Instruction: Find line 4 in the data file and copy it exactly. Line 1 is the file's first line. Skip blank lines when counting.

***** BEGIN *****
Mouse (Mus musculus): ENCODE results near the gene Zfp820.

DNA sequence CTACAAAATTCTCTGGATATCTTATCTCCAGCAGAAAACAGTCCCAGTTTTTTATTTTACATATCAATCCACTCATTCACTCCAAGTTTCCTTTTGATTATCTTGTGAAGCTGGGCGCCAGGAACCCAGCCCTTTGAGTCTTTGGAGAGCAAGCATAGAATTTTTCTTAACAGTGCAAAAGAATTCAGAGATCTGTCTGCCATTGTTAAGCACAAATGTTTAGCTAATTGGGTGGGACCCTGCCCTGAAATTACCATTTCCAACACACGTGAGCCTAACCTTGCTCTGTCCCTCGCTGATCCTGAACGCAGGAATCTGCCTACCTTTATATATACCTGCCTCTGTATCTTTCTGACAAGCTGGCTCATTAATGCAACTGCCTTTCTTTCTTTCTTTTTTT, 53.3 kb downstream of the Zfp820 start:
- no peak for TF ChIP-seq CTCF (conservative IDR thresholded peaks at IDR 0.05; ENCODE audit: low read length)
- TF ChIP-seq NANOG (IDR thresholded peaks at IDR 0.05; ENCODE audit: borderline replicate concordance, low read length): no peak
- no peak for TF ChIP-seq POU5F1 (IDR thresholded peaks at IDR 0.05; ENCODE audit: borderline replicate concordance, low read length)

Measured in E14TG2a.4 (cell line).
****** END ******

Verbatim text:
- TF ChIP-seq NANOG (IDR thresholded peaks at IDR 0.05; ENCODE audit: borderline replicate concordance, low read length): no peak